BTS introduced me to the world of K-Pop and ever since then, I’ve fallen more in love with it. However, as I explored more music, I found myself distancing away from BTS. With their newest album however, I couldn’t help but get that same feeling of excitement I once had.
“Map of the Soul: 7” was released on Feb. 21, 2020 featuring 20 songs, including five tracks from their previous album, “Map of the Soul: Persona.” The album covered a wide spectrum of genres from ballads, to hip-hop to R&B.
“Map of the Soul: 7” begins with the five tracks from “Map of the Soul: Persona:” “Intro: Persona,” “Boy With Luv,” “Make It Right,” “Jaimus Vu” and “Dionysus.” But as the album progressed, BTS didn’t sound like BTS anymore. I realized that some of the tracks had been heavily produced. Autotune isn’t necessarily a bad thing, sometimes it can enhance a song. But in this case, it made it unbearable to listen to a good portion of the album. “ON,” the title track of the album, suffers from heavily autotuned vocals for all members. The version with Australian singer Sia isn’t much better as her voice seems misplaced and doesn’t add anything to the song. Even the highly anticipated “Louder Than Bombs,” with lyrics co-written by Troye Sivan, was disappointing due to overproduction. BTS is definitely talented enough to forgo using autotune, so why use it?
However, the saving graces of this album would be the members’ solo work. RM’s “Intro: Persona” was the best introduction to the album, beginning BTS’s journey through a symbolic soul. Suga’s “Interlude: Shadow” and J-Hope’s “Outro: Ego” continue the concept of Carl Jung’s archetype of oneself while portraying the rapper’s contrasting personalities. “Interlude: Shadow” is a dark and intense rap, representing the fears that fame brings. Meanwhile, “Outro: Ego” is an energetic and upbeat track, delving into the hardships BTS has faced in the past and learning to embrace them.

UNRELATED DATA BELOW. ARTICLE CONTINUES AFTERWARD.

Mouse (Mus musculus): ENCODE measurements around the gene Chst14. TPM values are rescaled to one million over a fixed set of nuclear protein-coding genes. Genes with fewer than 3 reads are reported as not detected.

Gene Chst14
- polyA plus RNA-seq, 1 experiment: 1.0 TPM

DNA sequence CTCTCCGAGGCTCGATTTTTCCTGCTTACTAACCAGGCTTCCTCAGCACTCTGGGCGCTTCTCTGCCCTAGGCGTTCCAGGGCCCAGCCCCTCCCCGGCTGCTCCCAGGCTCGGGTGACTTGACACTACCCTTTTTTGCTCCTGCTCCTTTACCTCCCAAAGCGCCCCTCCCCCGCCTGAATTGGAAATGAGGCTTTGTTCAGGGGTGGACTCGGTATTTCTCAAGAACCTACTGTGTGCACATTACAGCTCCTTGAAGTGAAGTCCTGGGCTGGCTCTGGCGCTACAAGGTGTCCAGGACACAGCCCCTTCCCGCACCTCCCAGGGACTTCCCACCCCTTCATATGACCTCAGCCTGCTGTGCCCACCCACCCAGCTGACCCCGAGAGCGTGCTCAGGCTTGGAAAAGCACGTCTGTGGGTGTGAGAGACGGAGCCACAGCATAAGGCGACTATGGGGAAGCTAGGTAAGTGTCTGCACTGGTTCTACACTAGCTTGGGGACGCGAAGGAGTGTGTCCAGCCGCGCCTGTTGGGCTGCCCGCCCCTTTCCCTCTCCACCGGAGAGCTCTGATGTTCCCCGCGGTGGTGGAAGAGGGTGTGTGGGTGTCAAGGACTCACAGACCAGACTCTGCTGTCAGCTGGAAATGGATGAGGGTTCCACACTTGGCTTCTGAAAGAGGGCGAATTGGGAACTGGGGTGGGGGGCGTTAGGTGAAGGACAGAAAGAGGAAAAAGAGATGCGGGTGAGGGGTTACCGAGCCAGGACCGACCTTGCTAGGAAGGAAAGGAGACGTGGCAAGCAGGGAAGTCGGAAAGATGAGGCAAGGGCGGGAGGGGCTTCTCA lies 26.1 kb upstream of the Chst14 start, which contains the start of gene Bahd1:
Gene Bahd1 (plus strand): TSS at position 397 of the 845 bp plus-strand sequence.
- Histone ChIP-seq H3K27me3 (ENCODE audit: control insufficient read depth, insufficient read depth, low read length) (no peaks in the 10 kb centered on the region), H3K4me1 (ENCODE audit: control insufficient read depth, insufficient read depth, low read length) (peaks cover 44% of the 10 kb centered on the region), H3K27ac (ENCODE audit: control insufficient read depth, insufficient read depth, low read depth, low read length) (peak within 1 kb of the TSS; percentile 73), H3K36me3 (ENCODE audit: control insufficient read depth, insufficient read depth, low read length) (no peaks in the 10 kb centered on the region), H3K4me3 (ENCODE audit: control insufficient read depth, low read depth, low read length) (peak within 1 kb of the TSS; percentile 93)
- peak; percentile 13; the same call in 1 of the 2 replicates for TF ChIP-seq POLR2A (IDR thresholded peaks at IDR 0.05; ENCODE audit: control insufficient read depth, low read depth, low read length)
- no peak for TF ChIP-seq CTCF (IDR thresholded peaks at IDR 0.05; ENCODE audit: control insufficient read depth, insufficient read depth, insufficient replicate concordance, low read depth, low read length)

Jimin, Jin, Jungkook and V stepped out of their respective comfort zones, producing light-hearted and uplifting songs which played to each member’s strengths. Jungkook took a break from his usual joyful works like “Euphoria” and “Begin” and takes on a more melancholic song with “My Time.” Jimin’s “Filter” draws inspiration from Latin strings, fully utilizing Jimin’s talents to their fullest. Most noticeably, Jin and V departed from their ballad-type songs. While both vocalists’ voices are well suited for slower songs, “Moon” and “Inner Child ” pick up the pace with hints of pop rock mixed in. BTS’s solo works show how versatile the members can be and the lengths they’ll go to improve.
Personal recommendations: “Interlude: Shadow,” “Moon” and “Inner Child.”
As a whole, “Map of the Soul: 7” was underwhelming to put it simply. The quality of songs throughout the album was inconsistent and some songs like “Friends” were forgettable. BTS hasn’t felt the same ever since they released “Love Yourself: ‘Her’” in 2017. However, “Map of the Soul: 7” is unrivaled in terms of diversity and message. Most artists can only dream of creating an album like this, yet BTS continues to do it on a consistent basis. For a group that’s been around for seven years, they still find ways to grow and expand their style while keeping the traditional BTS style. While “Map of the Soul: 7” was very hit and miss, BTS still proves that they’re not slowing down anytime soon.